Edited release from Asian Racing Conference
The competition between Darley Stud and Irish-based Coolmore has become the defining element in Thoroughbred breeding, one that opens up opportunities for smaller breeders, delegates were told Jan. 24 at the Asian Racing Conference in Dubai.
Mick Goss, owner of Summerhill Stud in KwaZulu Natal, South Africa, told attendees at a workshop on breeding that the competition between what he called the Thoroughbred world’s “two superpowers” has radically changed the business the past 20 years, and that other breeders “have got to adapt or we’ve got to die.”
Goss is the first stud owner to work with the Maktoum family in standing shuttle stallions in the Southern Hemisphere 18 years ago, and he also enjoyed a long working relationship with Coolmore. In the initial stages, Coolmore relied on its deep pool containing some of the world’s most successful sires and a marketing push, while Darley focused on obtaining farm properties around the world before beginning to populate them with young horses, Goss said.
About two years ago, he said the competition became more intense when Darley began to offer breeders a variety of subsidies, discounted fees, and other enticements. At about the same time, Darley began to eschew patronizing offspring of Coolmore stallions at auctions, and both initiatives swayed commercial markets around the globe, Goss said.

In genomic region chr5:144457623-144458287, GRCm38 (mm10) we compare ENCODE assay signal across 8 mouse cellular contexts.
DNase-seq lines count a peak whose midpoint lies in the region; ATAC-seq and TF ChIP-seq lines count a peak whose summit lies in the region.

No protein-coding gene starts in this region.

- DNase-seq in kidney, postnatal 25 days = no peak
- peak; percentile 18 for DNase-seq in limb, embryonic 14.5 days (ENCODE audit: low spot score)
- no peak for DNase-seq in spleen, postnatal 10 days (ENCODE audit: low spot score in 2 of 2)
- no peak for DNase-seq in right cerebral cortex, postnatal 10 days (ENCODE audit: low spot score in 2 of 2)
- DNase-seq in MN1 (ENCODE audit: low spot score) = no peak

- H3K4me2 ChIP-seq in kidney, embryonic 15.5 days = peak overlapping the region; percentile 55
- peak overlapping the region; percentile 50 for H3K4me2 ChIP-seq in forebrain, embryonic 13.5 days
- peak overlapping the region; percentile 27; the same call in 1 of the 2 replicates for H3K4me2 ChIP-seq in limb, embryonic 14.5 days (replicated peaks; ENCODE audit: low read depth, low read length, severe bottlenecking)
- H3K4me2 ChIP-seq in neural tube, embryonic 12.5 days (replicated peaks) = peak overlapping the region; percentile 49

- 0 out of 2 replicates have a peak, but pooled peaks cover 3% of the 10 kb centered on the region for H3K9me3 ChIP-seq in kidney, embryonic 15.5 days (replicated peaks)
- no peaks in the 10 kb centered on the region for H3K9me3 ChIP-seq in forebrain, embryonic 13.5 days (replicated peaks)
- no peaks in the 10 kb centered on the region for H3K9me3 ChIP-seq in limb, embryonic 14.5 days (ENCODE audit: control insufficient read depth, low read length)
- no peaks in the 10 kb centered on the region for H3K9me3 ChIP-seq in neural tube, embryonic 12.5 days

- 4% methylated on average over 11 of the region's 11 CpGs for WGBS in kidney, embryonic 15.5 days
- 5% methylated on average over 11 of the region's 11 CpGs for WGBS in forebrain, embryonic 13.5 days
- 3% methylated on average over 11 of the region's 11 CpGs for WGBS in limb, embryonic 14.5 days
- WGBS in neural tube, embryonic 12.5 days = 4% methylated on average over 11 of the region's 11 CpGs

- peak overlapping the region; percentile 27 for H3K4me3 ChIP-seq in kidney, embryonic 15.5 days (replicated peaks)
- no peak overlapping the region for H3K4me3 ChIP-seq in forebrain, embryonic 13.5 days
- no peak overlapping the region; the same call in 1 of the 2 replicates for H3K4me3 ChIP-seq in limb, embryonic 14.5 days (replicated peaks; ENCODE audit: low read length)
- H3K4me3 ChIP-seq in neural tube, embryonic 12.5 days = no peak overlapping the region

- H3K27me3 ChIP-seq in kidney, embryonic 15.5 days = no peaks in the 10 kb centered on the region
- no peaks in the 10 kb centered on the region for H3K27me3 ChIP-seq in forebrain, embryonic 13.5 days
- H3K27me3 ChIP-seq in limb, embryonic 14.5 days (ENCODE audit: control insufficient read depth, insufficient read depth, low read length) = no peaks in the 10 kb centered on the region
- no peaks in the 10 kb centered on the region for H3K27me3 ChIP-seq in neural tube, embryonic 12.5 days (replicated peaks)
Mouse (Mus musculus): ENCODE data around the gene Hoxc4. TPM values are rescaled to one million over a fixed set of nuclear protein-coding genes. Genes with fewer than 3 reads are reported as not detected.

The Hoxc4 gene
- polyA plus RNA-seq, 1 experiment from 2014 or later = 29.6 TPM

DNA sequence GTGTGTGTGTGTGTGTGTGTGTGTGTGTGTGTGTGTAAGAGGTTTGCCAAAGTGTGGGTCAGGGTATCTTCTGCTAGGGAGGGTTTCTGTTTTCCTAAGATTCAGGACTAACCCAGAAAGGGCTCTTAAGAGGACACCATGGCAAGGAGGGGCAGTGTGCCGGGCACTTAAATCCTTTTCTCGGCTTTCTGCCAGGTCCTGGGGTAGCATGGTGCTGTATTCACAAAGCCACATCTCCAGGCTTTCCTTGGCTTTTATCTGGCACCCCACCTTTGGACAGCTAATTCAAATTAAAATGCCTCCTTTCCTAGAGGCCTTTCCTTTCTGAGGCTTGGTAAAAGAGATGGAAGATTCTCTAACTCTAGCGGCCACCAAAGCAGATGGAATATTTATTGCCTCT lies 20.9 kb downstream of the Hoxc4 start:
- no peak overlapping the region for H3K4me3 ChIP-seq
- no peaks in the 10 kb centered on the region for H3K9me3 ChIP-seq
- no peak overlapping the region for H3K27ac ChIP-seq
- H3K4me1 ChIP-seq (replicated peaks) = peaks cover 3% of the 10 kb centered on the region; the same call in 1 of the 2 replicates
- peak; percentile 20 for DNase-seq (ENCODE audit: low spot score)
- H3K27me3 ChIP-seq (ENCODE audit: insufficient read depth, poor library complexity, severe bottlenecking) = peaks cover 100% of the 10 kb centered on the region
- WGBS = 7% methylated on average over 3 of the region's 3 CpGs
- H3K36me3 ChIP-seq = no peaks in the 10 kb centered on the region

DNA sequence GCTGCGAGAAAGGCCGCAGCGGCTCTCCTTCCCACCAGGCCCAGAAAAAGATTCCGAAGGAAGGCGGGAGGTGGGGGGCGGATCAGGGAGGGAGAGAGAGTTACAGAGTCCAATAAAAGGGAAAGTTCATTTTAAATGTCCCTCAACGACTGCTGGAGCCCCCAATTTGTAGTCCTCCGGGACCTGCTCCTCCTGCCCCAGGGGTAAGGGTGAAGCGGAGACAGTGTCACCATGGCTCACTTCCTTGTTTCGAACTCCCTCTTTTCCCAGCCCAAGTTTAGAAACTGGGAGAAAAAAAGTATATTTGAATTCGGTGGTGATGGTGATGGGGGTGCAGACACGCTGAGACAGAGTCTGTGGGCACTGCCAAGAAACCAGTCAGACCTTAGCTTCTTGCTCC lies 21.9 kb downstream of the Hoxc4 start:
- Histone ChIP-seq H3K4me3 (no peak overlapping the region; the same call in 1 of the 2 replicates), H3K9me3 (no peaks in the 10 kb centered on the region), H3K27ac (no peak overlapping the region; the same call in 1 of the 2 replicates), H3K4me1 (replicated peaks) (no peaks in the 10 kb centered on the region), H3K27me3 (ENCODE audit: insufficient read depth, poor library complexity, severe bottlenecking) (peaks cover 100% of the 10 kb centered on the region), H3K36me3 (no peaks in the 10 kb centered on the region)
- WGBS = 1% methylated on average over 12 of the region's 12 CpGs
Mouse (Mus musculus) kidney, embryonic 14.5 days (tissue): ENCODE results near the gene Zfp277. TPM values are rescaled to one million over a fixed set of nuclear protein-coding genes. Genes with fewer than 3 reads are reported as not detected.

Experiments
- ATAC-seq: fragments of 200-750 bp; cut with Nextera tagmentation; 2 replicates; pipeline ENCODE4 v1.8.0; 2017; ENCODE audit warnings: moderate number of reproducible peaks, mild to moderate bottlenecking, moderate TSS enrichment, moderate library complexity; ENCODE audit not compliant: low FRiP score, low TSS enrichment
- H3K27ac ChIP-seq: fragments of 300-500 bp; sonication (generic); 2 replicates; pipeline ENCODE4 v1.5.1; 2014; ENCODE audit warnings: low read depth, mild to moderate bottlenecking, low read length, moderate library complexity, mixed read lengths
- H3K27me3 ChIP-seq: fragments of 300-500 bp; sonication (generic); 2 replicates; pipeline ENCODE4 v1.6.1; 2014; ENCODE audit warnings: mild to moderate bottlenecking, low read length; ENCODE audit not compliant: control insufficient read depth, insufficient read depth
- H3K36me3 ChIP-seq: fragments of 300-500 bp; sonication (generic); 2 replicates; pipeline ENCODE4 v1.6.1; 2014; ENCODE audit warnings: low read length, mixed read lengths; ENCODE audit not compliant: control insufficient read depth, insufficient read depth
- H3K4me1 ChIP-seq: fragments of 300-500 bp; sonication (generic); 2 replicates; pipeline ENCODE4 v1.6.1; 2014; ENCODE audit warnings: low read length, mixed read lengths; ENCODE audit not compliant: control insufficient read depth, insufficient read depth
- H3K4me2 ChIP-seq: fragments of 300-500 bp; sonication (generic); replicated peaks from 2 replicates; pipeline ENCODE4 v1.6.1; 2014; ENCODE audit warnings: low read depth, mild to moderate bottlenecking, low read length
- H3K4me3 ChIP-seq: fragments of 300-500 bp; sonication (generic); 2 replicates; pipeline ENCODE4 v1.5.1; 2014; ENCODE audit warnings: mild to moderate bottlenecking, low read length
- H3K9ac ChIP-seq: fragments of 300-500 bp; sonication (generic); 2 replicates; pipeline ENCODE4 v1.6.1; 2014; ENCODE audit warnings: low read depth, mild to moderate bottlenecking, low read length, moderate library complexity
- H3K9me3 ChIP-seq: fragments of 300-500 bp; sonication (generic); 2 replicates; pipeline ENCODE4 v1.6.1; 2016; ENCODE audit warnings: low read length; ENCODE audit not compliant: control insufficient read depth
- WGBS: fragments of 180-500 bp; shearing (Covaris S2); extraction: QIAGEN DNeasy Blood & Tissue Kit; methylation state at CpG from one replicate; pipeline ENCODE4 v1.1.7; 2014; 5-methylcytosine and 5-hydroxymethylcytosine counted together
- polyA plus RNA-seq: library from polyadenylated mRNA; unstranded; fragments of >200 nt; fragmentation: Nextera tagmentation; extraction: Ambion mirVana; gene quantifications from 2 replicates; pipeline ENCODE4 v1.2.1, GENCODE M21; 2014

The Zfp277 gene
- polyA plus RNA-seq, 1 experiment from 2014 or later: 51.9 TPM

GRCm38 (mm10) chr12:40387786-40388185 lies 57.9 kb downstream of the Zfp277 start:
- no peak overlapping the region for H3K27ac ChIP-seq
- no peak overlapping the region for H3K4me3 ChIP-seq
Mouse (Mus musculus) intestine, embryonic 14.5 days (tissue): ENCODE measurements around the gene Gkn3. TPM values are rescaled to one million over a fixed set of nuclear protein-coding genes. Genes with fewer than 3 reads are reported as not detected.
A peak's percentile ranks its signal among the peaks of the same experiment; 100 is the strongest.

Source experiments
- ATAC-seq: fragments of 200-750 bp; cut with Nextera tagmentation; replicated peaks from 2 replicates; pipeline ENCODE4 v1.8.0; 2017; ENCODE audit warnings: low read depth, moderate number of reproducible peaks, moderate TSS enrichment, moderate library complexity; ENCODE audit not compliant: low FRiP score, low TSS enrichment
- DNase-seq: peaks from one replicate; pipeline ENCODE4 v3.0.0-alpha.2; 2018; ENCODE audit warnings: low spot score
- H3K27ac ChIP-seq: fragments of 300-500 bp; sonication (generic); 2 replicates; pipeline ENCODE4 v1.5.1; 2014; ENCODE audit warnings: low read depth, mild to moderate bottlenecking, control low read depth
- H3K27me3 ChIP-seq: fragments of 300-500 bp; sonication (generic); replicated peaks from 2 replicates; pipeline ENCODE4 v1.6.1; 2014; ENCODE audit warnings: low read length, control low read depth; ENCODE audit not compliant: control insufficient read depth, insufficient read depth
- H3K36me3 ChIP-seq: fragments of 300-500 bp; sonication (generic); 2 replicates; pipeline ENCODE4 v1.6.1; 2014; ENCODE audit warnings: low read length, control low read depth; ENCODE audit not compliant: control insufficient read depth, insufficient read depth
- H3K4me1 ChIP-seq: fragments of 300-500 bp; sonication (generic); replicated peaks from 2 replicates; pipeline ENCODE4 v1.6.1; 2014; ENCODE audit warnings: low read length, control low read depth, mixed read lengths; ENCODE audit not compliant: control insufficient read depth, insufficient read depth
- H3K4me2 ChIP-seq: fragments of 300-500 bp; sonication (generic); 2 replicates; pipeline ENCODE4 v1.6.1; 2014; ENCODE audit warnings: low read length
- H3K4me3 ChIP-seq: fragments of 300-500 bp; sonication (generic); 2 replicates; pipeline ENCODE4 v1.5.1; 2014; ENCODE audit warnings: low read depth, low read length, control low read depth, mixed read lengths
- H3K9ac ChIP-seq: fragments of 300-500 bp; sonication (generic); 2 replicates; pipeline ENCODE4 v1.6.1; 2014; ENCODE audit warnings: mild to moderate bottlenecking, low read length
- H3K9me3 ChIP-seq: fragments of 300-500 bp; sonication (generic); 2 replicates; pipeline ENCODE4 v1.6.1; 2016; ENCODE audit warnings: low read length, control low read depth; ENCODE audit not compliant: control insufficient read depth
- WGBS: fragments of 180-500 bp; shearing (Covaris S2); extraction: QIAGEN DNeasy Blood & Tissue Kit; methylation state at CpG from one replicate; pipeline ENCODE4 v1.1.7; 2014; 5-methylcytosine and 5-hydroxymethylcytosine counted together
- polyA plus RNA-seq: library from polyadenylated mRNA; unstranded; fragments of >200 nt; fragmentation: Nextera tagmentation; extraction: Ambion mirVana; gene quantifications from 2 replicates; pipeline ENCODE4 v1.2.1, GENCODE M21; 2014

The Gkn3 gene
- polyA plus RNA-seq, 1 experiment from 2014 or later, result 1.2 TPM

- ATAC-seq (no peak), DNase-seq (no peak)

“It was only a matter of time before these two titans took the gloves off and changed our world forever,” Goss said.
The competition gives mare owners more options, including being able to delay payments and cut costs. Small studs also can find a niche if they are agile and supply personalized customer service breeders appreciate, Goss said.
During the workshop, Oliver Tait, general manager of Darley Australia, challenged conference delegates to consider ways to stem a tide of breeding and racing mostly for speed, which he defined as the emphasis on races of less than a mile in distance and 2-year-old racing. The trend is detrimental to the Thoroughbred breed if it is detrimental to the sport of racing because racing depends on “brave, sound horses” that compete over longer distances and for several seasons to “give it gravitas as a sport,” Tait said.
“By focusing on speed, we’re moving away from horses that can possibly fulfill that criteria,” Tait said. “We need more horses that are heroes; we need more Makybe Divas and more Deep Impacts.”
Racing administrators have perhaps the best opportunity to take the lead in reversing the speed trend and reshaping the breed by offering prize-money in more stamina-oriented races that will encourage owners and breeders to develop horses for those events, he said.
In other discussion at the workshop, Satish Iyer, registrar of the stud book of India, reported following a meeting of the Asian Stud Book Conference that a majority of members are turning to microchipping as the best way to identify Thoroughbreds.
Microchips will be mandatory for all Japanese-bred racehorses beginning with this year’s foal crop, Dr. Atsushi Kikuta of the Japan Racing Association said. Michael Ford, keeper of the Australian Stud Book, said Australia, which began requiring the chips in 2003, might turn to mandating bio-thermo chips, which show a horse’s temperature and will be used in Japan.
Other data also could eventually be included in the chips, which are implanted in horses’ necks.